I was ready for anything - possibly anything except that
Enright was regarded as one of the outsiders for the award, and said she was surprised to win.
"I am still churning it through," she told BBC Radio 4. "Tomorrow, I'll wake up and go 'whoopee'.
"I was ready for anything - possibly anything except that," she added.
The Gathering is the fourth novel by the 45-year-old former television producer.
It is about an Irish woman who is prompted by her brother's suicide to revisit three generations of bleak history of her large, dysfunctional family.
Enright said she did not mind her book being given descriptions like "depressing". "I love them," she said. "They're entirely fair. It's not a cheerful book."
Enright's previous novels include the Whitbread-nominated What Are You Like? in 2000. She has also released Making Babies, her light-hearted diaries of motherhood.
Of the six authors in contention for this year's Booker, only McEwan had even been shortlisted in the past. He won in 1998 with Amsterdam.
Tuesday, 16 October 2007
Monday, 15 October 2007
What do you want to be connected to?
Is it the internet? Is it reading and literacy? Is it information? Is it community? Is it art and culture? Is it training tips? Is it the latest blockbuster? Is it family? Is it entertainment? Is it peace and quiet? Is it local? Is it the world?
You call it and we'll connect you. Kia hiwa ra.
Friday, 12 October 2007
Doris Lessing is a prolific author, and many of her books are on the shelves at Rodney Libraries, unless someone has rushed in to take them to read over the weekend, as happened up here at Warkworth his morning. Many of her titles were already out, so she is popular around the district with our readers.
You can find out more about the announcement and reaction to it at the Fox News website or in this story from the New York Times.
To find out more about the author visit the Doris Lessing website or read this interview with the author last year from the Newsday site
Centreway Road, Orewa
Baxter Street, Warkworth
Commercial Road, Helensville
State Highway 16, Huapai.
Progress results will be known about 1pm, and Preliminary Results will be known about 5pm on Saturday 13 October, 2007. These will be accessible on the Rodney District Council website.
Thursday, 11 October 2007
Kumeu Library will be hosting the launch of “Jack Lovelock: athlete and doctor” by Graeme Woodfield at 10:30am on Tuesday 16 October 2007. Come along to talk to the author about his research. Tea and biscuits provided.
All Rodney Libraries will be taking part in NZ’s Biggest Storytime session. It’s at 10.30am on Wednesday October 17 and will feature Melanie Drewery’s book “The Grumble Rumble Mumbler.”
Mahurangi East Friends of the Library and the Helensville Library and Service Centre will be having book sales.
Mahurangi East Library will have presentations by community members each day between 10am and 12 noon. They will also be serving tea and coffee
Monday - Flower arranging
Tuesday - Beading
Wednesday - Spinning and weaving
Thursday - Scrap booking photos
Friday - Seaside gardening advice and plant identification
Whangaparaoa Library and Service Centre will have activities and presentations by community members. See the library for more details.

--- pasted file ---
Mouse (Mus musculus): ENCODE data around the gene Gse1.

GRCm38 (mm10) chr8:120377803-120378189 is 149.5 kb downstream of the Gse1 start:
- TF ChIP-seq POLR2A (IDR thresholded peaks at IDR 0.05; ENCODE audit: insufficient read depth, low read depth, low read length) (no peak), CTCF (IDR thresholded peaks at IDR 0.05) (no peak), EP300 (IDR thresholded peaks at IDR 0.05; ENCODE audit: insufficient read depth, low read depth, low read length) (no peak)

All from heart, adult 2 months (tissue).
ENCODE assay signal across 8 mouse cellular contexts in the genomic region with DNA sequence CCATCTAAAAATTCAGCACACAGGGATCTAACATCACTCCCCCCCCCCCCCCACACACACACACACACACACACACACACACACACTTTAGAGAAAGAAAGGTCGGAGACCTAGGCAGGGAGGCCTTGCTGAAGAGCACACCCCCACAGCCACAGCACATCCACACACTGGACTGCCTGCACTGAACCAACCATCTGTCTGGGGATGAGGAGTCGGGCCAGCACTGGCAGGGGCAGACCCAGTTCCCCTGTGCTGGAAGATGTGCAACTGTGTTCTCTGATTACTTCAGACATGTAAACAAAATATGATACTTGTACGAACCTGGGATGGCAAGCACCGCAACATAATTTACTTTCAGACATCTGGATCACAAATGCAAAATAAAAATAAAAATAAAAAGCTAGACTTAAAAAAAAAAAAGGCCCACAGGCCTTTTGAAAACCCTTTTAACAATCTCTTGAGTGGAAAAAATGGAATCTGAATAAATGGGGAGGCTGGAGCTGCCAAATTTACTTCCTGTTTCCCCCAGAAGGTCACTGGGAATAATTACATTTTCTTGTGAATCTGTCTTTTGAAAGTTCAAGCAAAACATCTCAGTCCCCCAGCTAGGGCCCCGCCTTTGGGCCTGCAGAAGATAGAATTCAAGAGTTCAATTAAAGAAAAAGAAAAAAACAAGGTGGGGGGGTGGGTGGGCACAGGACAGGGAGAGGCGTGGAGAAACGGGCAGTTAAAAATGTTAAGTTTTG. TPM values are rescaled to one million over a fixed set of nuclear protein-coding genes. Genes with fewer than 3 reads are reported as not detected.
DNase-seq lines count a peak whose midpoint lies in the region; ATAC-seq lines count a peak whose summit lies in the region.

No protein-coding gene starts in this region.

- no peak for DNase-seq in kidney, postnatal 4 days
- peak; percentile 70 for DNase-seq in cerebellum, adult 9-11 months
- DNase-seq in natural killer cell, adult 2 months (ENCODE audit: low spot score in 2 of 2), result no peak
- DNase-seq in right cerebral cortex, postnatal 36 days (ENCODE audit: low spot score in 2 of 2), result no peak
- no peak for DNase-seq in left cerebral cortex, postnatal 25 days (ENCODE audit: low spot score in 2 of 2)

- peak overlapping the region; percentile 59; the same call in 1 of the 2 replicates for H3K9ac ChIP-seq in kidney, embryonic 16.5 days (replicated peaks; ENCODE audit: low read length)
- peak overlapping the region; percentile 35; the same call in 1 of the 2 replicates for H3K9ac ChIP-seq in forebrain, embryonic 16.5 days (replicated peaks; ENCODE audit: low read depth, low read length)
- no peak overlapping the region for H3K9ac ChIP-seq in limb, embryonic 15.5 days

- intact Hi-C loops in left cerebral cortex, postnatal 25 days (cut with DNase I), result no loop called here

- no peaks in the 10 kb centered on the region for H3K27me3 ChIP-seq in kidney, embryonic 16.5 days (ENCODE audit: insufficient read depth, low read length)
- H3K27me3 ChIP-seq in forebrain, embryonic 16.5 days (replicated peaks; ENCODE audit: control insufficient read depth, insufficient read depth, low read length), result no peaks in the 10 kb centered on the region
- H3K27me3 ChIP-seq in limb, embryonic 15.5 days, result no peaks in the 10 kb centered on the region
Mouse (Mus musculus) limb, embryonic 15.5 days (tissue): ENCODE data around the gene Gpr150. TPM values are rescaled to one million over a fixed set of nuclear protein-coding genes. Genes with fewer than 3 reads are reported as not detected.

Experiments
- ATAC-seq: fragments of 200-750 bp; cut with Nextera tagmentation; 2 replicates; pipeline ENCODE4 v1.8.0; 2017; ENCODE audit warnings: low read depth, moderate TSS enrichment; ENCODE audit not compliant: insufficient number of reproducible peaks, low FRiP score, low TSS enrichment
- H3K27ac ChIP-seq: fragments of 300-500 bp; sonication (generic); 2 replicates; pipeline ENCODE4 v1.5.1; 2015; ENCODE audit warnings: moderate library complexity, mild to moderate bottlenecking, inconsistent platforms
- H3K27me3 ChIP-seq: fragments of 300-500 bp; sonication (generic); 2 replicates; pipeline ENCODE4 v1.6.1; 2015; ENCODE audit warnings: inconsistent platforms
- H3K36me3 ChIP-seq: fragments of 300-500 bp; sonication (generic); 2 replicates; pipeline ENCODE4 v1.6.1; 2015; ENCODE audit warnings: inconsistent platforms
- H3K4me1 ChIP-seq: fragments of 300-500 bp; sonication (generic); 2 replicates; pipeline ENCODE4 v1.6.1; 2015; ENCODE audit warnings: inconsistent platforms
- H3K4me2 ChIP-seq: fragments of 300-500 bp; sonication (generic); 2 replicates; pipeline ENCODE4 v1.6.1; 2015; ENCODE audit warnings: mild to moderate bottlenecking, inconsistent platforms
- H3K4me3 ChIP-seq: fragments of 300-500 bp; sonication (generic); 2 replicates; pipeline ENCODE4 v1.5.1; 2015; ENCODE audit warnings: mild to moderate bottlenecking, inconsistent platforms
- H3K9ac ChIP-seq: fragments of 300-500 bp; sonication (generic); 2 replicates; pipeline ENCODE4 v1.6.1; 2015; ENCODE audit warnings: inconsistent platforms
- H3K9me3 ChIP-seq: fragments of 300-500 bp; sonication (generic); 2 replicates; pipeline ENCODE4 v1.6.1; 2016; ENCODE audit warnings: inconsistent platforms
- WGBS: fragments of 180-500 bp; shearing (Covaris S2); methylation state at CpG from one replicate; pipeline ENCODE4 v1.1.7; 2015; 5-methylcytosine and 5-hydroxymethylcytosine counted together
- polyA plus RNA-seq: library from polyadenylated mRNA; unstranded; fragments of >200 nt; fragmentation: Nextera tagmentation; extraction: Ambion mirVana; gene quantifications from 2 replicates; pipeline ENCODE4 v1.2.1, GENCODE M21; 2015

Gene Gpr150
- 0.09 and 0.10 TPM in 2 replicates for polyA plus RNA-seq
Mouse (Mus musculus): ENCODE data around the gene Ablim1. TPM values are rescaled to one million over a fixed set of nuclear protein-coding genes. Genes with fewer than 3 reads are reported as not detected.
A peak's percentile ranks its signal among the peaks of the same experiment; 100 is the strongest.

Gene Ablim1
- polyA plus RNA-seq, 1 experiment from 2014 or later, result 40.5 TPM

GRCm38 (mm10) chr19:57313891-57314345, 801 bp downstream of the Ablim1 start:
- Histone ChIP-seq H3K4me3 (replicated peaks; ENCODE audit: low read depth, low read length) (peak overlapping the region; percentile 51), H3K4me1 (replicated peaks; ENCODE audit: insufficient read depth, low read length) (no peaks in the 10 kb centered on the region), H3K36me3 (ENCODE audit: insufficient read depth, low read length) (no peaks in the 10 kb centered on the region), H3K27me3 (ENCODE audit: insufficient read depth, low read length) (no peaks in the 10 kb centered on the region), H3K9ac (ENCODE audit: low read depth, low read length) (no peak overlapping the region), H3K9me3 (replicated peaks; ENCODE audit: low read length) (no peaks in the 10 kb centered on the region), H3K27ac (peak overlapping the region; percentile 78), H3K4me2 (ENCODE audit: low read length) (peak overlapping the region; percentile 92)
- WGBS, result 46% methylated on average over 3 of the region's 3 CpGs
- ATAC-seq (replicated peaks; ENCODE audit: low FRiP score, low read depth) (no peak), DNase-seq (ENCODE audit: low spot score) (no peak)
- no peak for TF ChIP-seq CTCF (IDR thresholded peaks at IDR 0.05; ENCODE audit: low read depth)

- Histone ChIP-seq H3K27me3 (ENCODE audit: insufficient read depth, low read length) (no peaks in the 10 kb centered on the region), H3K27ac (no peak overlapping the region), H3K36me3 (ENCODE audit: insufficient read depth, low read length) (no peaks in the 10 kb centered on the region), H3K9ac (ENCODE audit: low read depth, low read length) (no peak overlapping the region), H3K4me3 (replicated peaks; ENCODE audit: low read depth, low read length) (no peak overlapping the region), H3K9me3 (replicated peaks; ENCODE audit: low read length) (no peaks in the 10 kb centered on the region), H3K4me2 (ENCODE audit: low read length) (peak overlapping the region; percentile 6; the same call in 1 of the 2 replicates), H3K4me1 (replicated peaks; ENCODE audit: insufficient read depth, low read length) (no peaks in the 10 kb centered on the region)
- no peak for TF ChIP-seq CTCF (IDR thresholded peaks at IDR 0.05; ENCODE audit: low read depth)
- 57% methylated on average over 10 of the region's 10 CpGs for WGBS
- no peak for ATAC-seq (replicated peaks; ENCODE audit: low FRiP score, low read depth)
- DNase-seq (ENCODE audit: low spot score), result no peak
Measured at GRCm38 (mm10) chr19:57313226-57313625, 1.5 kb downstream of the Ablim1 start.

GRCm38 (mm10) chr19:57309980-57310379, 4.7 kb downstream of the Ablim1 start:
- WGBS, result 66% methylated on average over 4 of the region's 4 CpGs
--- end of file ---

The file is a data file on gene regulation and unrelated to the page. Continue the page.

During the week we'll be participating in Bookcrossing, defined as "the practice of leaving a book in a public place to be picked up and read by others, who then do likewise." (from Bookcrossing FAQ) Each book will have a unique BCID (Bookcrossing identification number) that can be entered onto the Bookcrossing site. You'll know it's from us because there'll be a sticker inside with our website and blog details. If you find one don't return it - kia hiwa ra - pass it on!
Wednesday, 10 October 2007
Click on the link to read the full story on the Terrifying Tomes from the Eastern Courier and the Nelson Mail.
Tuesday, 9 October 2007
It’s only 41 days until NCEA exams start for our senior students and around the country many are starting their preliminary exams today. Life is going to be stressful in some households for the next couple of months as study gets under way in earnest.
There is plenty of material available, in both the library and on the internet, about how to study, and how to support those that are sitting the exams.
You can find the books in both our adult and teenage non-fiction sections under Call Number 371.3 (the call number is the number on the spine of our non-fiction books). Check out Smart Students Study Less or Survive Exams which are still on the shelves at some of our libraries this morning when I checked.
If you prefer to check out the Internet here are some sites that could help you:
The New Zealand Qualifications Authority site provides some sample exam papers that you can practice on.
The other New Zealand site is Study It. This is advertised as “Your one stop site for achieving in NCEA maths, science and English. Find out what you need to know, contact subject teachers, and get encouragement from other students”.
Internationally, two of the most comprehensive sites are Onion Street which is a BBC sponsored “How to Study” site and the SGS site which has the added bonus of being a multilingual site. Both have plenty of tips on how to study and handle the stress of exams.
Don’t forget that the library is a great space to study, either by yourself or in groups. Some Rodney Libraries have late nights, so if you want a change of scenery for your study, the library might work for you. And if you need to check up on anything, the information is often as close as the shelves, the internet computers or your friendly librarian.
Monday, 8 October 2007
Coincidentally, this week is Mental Health Awareness Week. This year's theme is "Who we are and where we stand. Ko Papatūānuku tōku tūrangawaewae." The Mental Health Foundation says "Discrimination and social exclusion can have a profound negative effect on our wellbeing and more specifically our mental health. The way we treat each other has a powerful impact on the health of individuals and communities. We want to see the social inclusion of people with experience of mental illness as well as a culture of celebrating diversity."
Saturday morning felt like a bit of a disaster but what if it was a real one? Would you be ready?